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Stanford presents first-ever waltz week
When the waltz was introduced to English ballrooms in the early 1800s, it was, in the proud tradition of all cool dances, denounced as vulgar and immoral.
These days the waltz is considered the quintessential ballroom dance, and one of the most romantic. How else could you describe the flare of satin gowns and black coattails twirling to the rise and fall of violins? The waltz has inspired countless film directors from Victor Fleming in Gone with the Wind to Martin Scorsese in The Age of Innocence to capture its lush clockwork from high above the dance floor.
The many variations of the dance will be taught during the first-ever Stanford Waltz Week, July 28 through Aug. 2. Tuition is $333 (waltz time, not coincidentally) a bargain made possible through the support of the Dance Division and Friends of Stanford Dance. Register online at http://dance.stanford.edu/danceweeks/waltz.htm. For more information, visit the website, call the Dance Division at (650) 723-1234 or send e-mail to firstname.lastname@example.org.
"Everyone comes to the waltz for a different reason," said Stanford dance instructor Richard Powers, Waltz Week director and one of the world's foremost experts on social dance. "Some like it for the romance. Some might like it for the trance-like euphoric state the repetitive nature of the waltz can create quite a different physical sensation which you don't find in other dances. Some people like it for its complex variations. Some people like it for its history and tradition. Other people like it because of the music."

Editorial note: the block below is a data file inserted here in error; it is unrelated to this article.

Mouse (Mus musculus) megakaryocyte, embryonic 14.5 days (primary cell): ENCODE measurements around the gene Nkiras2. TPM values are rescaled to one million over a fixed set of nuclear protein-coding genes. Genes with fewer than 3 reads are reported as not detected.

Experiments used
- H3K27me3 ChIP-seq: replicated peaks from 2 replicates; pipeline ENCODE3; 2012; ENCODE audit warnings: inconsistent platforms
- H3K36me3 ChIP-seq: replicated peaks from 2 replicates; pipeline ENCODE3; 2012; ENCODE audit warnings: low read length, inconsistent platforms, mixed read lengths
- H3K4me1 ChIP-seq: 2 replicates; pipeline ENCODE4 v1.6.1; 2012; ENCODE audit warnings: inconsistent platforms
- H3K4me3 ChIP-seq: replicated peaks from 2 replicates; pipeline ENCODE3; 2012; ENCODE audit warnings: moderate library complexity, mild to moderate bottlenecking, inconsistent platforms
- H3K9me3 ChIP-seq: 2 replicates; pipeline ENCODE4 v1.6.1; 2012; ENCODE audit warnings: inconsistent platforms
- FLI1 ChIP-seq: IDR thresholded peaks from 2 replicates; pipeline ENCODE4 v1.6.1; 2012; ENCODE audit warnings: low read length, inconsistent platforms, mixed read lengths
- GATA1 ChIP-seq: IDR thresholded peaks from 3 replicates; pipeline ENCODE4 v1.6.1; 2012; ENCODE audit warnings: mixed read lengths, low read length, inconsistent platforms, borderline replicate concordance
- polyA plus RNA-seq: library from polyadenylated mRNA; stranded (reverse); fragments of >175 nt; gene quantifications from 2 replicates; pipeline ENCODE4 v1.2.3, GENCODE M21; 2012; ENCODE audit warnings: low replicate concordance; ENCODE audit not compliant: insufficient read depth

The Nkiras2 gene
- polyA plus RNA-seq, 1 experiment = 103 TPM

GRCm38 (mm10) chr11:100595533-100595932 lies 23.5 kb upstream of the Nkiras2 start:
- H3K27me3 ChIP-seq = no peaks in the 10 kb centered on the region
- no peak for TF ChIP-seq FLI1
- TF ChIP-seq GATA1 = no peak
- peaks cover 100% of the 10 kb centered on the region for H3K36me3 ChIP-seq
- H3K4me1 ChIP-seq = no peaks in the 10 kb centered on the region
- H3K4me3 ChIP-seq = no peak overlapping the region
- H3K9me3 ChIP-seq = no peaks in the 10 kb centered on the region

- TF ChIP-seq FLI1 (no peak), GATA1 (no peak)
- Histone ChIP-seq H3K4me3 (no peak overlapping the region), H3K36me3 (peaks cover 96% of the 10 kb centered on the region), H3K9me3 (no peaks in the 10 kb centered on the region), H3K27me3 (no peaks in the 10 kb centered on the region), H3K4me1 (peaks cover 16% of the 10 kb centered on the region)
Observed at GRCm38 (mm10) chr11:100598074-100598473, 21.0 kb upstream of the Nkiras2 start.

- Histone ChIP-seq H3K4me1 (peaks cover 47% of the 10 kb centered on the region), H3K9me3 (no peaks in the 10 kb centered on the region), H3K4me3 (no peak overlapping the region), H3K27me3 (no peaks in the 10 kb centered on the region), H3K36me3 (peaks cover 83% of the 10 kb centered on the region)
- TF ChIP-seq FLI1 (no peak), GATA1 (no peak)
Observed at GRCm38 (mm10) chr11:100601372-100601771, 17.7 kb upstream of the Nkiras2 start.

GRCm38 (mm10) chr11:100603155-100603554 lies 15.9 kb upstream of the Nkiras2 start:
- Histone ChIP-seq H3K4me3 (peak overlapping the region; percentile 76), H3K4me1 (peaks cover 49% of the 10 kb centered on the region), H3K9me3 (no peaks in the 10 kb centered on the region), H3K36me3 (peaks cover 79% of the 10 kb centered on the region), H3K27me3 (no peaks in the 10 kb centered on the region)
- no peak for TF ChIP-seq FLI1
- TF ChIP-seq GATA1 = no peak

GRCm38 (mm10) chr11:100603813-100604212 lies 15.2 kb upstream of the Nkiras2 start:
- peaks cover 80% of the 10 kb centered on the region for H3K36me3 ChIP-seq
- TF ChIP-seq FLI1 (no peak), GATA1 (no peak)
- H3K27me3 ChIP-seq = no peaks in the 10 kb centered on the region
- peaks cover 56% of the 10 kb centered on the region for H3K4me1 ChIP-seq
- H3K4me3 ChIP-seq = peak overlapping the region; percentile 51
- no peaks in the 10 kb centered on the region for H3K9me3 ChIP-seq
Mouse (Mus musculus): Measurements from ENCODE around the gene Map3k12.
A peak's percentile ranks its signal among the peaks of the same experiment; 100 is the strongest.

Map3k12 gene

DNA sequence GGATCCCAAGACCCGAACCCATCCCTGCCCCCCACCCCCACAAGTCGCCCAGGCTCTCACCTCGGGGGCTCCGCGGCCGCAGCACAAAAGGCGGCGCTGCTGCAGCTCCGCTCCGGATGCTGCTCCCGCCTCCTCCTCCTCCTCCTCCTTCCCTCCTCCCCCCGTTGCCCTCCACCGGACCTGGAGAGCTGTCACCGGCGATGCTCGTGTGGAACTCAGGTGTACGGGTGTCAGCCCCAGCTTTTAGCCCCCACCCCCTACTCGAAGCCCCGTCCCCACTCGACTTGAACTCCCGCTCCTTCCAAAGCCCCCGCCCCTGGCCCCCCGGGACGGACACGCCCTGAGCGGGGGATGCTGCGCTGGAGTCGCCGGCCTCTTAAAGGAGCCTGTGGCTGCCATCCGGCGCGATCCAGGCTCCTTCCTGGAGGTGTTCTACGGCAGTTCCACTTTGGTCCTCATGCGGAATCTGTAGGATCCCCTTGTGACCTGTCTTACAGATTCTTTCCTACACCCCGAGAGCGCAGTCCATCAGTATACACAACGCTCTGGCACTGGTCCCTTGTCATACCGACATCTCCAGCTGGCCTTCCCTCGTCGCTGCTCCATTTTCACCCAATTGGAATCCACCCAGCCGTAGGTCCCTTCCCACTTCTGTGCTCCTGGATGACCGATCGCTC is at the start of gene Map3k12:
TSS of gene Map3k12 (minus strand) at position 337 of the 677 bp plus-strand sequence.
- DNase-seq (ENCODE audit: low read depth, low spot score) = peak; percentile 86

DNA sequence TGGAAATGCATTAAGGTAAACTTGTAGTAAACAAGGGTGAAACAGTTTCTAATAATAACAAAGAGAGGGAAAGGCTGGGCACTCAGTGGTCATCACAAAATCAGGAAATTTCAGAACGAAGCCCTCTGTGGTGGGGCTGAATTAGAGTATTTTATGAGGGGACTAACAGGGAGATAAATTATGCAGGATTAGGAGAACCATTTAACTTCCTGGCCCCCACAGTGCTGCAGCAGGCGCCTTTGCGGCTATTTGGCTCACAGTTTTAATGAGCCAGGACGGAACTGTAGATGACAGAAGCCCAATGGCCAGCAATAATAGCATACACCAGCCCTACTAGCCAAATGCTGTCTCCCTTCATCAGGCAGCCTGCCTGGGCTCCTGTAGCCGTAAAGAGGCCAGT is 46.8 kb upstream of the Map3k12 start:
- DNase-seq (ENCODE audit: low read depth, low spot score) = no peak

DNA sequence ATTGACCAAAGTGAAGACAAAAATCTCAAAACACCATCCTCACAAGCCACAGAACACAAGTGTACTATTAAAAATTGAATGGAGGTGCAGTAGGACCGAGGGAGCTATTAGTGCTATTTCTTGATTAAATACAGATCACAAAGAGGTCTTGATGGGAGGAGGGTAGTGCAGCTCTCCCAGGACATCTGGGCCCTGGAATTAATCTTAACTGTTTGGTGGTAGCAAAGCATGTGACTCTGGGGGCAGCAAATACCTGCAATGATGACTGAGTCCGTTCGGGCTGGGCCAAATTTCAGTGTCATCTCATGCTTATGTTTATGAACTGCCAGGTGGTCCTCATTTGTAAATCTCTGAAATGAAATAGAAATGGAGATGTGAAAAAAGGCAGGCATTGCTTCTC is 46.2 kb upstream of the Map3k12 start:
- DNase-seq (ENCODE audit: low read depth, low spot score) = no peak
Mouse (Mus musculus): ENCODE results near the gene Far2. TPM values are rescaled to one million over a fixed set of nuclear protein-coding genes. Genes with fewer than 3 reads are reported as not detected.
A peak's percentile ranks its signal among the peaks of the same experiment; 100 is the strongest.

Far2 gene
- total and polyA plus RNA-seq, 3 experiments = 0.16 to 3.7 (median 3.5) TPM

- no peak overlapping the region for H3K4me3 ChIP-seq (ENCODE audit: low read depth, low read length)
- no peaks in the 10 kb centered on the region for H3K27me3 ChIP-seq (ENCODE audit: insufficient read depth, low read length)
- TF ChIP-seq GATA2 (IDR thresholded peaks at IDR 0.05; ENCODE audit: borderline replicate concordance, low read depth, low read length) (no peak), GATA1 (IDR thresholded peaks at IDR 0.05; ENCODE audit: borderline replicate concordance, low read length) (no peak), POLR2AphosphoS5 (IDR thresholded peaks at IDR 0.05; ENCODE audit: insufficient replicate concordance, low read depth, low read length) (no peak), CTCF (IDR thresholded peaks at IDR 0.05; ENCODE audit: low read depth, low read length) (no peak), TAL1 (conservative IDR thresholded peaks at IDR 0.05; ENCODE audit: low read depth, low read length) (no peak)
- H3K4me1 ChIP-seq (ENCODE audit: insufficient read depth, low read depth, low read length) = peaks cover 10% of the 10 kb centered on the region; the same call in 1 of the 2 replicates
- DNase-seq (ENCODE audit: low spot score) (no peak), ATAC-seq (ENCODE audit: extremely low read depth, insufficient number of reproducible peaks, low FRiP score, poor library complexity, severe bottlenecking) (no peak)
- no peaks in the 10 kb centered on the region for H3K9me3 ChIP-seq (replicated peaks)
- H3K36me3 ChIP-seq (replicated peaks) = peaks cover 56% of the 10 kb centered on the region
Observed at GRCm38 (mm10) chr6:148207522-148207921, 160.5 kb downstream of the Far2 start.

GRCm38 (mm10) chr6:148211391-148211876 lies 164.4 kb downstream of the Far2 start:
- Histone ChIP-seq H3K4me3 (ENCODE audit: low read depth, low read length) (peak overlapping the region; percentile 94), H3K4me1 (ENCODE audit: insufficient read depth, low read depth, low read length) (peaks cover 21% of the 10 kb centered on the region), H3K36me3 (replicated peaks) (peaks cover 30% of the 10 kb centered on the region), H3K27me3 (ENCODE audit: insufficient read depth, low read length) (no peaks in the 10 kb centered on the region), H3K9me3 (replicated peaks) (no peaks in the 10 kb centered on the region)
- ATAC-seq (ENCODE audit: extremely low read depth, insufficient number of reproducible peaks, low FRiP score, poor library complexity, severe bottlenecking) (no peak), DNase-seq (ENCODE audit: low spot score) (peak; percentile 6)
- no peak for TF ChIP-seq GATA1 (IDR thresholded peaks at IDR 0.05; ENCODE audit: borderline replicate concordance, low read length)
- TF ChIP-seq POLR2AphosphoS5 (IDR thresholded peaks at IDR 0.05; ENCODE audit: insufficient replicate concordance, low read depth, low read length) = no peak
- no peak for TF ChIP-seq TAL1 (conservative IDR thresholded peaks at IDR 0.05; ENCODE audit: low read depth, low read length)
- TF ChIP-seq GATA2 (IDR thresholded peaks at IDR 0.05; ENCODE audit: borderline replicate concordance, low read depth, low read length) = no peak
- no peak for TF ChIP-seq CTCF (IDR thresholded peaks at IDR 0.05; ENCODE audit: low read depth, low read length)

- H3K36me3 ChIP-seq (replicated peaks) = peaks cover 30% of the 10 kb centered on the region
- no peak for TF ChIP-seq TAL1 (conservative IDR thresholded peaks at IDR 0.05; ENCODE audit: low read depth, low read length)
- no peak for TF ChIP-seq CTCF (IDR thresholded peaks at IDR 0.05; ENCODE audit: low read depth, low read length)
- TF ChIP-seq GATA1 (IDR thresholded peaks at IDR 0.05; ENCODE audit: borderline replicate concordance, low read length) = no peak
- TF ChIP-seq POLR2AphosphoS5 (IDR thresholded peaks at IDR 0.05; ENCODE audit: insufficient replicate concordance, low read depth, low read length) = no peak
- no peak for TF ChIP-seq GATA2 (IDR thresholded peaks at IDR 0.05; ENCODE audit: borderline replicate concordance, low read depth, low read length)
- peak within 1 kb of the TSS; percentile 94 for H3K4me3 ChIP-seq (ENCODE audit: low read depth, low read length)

The waltz entered the world as a country folk dance in 17th-century Austria and Bavaria. It caught fire on the Continent before making it across the Channel and, by the mid-19th century, to America. Compared to the minuet, a dance in which partners delicately hold hands and maintain a chaste distance, the embrace of the waltz though innocent by today's standards was considered "shockingly intimate," Powers said. In England, the wealthy and lower classes were the first to dance the waltz, owing to the fact that the lower classes were generally not subject to intense social scrutiny and the wealthy class, as Powers noted, "could always get away with anything."
The waltz eventually gained a much more substantial foothold in popular culture by riding on the coattails of a polka mania that swept Paris, London and New York in 1844, Powers said.
The upcoming dance week will focus on the full range of waltzes, including early (1820s) Viennese waltz variations; mid-19th-century waltz and mazurka waltz variations; polka and schottische variations; ragtime era hesitation waltz variations; waltz swing; American ballroom slow waltz; and radical vintage waltz.
In addition to Powers, who is directing his 21st dance week, several of social dancing's finest will instruct:
Live music will accompany dancers every night. Bands scheduled to perform are the Royal Society Jazz Orchestra, the Brassworks Band, Hillbillies from Mars and the Baguette Quartette. In addition, there will be a dance concert featuring members of the Academy of Danse Libre and Radical Vintage.
By John Sanford